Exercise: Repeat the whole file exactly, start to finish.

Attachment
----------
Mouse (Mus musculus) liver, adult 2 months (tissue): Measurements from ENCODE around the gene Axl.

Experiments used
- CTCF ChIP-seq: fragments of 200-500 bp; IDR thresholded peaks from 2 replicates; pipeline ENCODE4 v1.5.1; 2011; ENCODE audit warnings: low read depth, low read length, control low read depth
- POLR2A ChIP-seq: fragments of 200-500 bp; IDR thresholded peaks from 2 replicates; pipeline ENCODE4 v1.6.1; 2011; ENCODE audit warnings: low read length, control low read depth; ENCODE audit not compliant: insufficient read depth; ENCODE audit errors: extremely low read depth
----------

Mouse (Mus musculus) liver, adult 2 months (tissue): Measurements from ENCODE around the gene Axl.

Experiments used
- CTCF ChIP-seq: fragments of 200-500 bp; IDR thresholded peaks from 2 replicates; pipeline ENCODE4 v1.5.1; 2011; ENCODE audit warnings: low read depth, low read length, control low read depth
- POLR2A ChIP-seq: fragments of 200-500 bp; IDR thresholded peaks from 2 replicates; pipeline ENCODE4 v1.6.1; 2011; ENCODE audit warnings: low read length, control low read depth; ENCODE audit not compliant: insufficient read depth; ENCODE audit errors: extremely low read depth